Pope's flash of anger in crowd 'human': Vatican

A video grab showing Pope Francis reacting after a member of the crowd pulled him forward by the hand, causing him to fall on top of a wheelchair user during his visit in Morelia on Feb 16, 2016. The Vatican defended Pope Francis's "human reaction" a
A video grab showing Pope Francis reacting after a member of the crowd pulled him forward by the hand, causing him to fall on top of a wheelchair user during his visit in Morelia on Feb 16, 2016. The Vatican defended Pope Francis's "human reaction" after he briefly lost his temper when an over-enthusiastic admirer in Mexico tugged him over on top of a child in a wheelchair.PHOTO: AFP

MEXICO CITY (AFP/REUTERS) - The Vatican defended Pope Francis' "human reaction" after he briefly lost his temper when an over-enthusiastic admirer in Mexico tugged him over on top of a child in a wheelchair.

The 79-year-old pontiff was greeting worshippers on Tuesday in the city of Morelia when a member of the crowd pulled him forward by the hand.

Video footage showed that while the pope was walking at the edge of a crowd in an stadium, he stopped to greet children who were sitting.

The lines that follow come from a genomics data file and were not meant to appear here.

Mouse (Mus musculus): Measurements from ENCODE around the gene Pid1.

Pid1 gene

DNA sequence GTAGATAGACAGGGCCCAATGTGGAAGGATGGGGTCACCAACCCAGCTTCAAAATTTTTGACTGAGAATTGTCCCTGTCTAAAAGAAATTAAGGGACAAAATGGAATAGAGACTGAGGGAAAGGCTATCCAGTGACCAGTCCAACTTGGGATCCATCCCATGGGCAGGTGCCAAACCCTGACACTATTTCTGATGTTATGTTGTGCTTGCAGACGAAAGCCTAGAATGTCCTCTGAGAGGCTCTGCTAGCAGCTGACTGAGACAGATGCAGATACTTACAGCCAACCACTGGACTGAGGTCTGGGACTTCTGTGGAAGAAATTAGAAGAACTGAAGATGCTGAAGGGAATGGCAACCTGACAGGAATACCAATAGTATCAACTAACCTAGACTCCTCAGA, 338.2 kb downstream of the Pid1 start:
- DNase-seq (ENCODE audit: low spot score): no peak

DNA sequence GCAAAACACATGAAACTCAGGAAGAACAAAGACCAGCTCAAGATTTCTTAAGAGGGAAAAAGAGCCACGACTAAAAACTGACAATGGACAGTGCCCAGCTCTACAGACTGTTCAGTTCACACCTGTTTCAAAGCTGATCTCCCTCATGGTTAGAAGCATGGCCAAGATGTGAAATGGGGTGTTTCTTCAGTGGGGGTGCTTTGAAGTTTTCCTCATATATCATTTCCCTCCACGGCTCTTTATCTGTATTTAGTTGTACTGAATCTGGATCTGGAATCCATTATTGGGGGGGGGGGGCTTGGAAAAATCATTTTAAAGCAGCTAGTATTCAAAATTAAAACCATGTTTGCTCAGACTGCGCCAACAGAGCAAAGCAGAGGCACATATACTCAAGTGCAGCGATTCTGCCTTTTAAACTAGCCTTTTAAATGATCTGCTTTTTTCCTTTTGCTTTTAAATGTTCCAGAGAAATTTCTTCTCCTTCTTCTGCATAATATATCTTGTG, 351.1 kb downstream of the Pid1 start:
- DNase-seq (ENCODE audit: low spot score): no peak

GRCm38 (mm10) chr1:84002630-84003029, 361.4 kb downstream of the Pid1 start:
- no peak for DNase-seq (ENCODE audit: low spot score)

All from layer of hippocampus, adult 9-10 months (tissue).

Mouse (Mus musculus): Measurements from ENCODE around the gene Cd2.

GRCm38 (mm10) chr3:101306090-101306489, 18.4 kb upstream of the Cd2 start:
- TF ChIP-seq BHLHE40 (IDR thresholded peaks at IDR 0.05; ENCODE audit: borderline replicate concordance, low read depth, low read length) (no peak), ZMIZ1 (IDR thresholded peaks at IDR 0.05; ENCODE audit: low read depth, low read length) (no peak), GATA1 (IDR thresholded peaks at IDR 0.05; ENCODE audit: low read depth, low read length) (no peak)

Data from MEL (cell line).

Two arms reached out to grab him and the person would not let go, even after the pope lost his balance and his chest was pressing on the head of the child in the wheelchair.

Aides and security men stopped the  pope from falling to the ground.  After he returned to an upright position, his face turned angry.

The pope straightened up with the help of his bodyguards and smiled briefly before his face turned stern and he told an excited admirer: "Don't be selfish." He soon started to smile again and hand out rosaries.

"It was a normal human reaction" to certain admirers' "excessive enthusiasm," Vatican spokesman Federico Lombardi told reporters late Tuesday in Mexico City.

 

The pope has said in the past that he is prone to anger but that his bad tempers do not last.

Earlier in the celebration, he had warmly embraced two girls with Down's syndrome who ran towards him on the stage where he had appeared to the crowd.